Open source organizations:
In order to get started with open source development, a person should firstly choose a programming language and then, search for the projects based on it. Few open source projects, suitable for beginners are:
OpenHatch is a non-profit organization with the goals of lowering the barriers to entry into the open source community and increasing diversity. It achieves these goals through a number of initiatives, like running educational events and maintaining free, web-based learning tools, to help people get involved in collaborative software development.
It has an active IRC chat room, #openhatch, on Freenode, where they mentor new contributors. Its search page also filters out bugs based on languages and projects, hence making it easier for beginners.
The Mozilla Foundation
The Mozilla Foundation is a non-profit organization that promotes openness, innovation and participation on the Internet. Established in July, 2003, with start-up funds from the Netscape division of AOL, the Mozilla Foundation exists to provide organizational, legal, and financial support for the Mozilla open-source software project. Getting started with Mozilla is simple as it has multiple gateways for its new contributors:
This site suggests projects based on the programming skill selected by the user.
Bugs Ahoy is a site particularly for the new contributors. The website categorizes the ‘Easy bugs’ and ‘Mentored Bugs’ based on the various project like JS Engine, Devtools, Firefox OS etc. `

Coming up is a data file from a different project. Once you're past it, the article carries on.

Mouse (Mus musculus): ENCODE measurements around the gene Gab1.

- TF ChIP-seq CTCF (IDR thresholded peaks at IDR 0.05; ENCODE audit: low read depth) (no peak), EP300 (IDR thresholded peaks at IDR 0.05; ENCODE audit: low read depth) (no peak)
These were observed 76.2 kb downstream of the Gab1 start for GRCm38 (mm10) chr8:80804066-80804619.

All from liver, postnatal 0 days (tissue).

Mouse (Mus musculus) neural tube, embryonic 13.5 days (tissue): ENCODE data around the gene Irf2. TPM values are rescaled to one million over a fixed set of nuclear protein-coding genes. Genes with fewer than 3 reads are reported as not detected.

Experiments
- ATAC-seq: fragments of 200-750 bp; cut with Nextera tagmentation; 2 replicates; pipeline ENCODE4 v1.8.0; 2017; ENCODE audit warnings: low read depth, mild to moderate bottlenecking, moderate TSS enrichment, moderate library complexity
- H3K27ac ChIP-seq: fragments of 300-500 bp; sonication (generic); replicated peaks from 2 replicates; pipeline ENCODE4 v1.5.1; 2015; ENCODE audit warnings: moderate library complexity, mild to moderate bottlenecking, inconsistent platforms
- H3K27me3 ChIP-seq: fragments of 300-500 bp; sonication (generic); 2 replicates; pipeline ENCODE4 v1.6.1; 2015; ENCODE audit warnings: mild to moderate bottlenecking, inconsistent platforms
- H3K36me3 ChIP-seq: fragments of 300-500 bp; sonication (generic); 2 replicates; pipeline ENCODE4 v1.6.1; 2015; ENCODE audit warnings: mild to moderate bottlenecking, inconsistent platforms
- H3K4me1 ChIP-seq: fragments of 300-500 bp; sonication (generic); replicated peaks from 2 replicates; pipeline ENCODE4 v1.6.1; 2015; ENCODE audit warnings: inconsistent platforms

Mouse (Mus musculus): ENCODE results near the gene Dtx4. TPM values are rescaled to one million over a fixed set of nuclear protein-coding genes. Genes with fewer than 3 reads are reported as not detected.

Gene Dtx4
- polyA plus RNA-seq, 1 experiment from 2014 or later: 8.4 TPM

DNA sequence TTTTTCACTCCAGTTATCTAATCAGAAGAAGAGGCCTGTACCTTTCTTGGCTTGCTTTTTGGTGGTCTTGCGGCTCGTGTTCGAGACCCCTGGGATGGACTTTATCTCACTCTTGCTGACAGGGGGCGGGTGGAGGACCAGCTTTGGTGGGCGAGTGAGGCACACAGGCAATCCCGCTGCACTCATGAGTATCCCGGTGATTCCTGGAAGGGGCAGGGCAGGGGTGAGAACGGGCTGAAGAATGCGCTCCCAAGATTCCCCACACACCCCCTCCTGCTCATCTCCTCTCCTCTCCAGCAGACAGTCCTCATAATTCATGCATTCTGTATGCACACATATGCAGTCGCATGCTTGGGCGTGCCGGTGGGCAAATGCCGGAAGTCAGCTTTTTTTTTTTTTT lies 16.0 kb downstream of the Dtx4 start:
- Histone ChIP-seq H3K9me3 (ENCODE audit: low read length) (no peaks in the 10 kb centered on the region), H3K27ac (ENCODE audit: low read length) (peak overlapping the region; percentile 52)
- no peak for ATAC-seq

OpenStack is a set of software tools for building and managing cloud computing platforms for private and public clouds. Users deploy this platform as an ‘infrastructure as a service’ solution. Hundreds of the world’s largest brands, like Paypal, Bloomeberg, Go Daddy and other rely on OpenStack to run their business.
Visit openstack.org to view its different components, namely Swift, Glance, Nova, Horizon, Keystone etc. Each of these components have their own page, which contains the link to repository, bug tracker, documentation etc. They could be reached on their active IRC chat room, #openstack, on Freenode.
Kunal Arora, Batch of 2016, is a student of IT. He was selected in GSoC in 2014. Here’s an excerpt from his interview with The Alliance:
“It was in January 2014, when I felt the urge to be a part of a real-world project. Prior to this, I’d worked on a few personal projects. So, I started searching online for an organization I could contribute to and came across Mozilla. Hence, began my open-source journey. I looked for projects under Mozilla and contributed to the ones which seemed interesting to me and suited my skill-set, by sending bug patches with some help from the Mozilla community. It was exciting for me to know that I was contributing to software, which would possibly be used by thousands of people and this motivated me to apply for GSoC’14.
For GSoC, I chose SugarLabs which aims at developing and promoting Sugar, a learning software for children. The main aim of my GSoC project was to port the Sugar software, which was originally built in Python2, to Python3. My experience with SugarLabs was wonderful. It was a great learning experience, working with skilled developers and a helpful SugarLabs community.”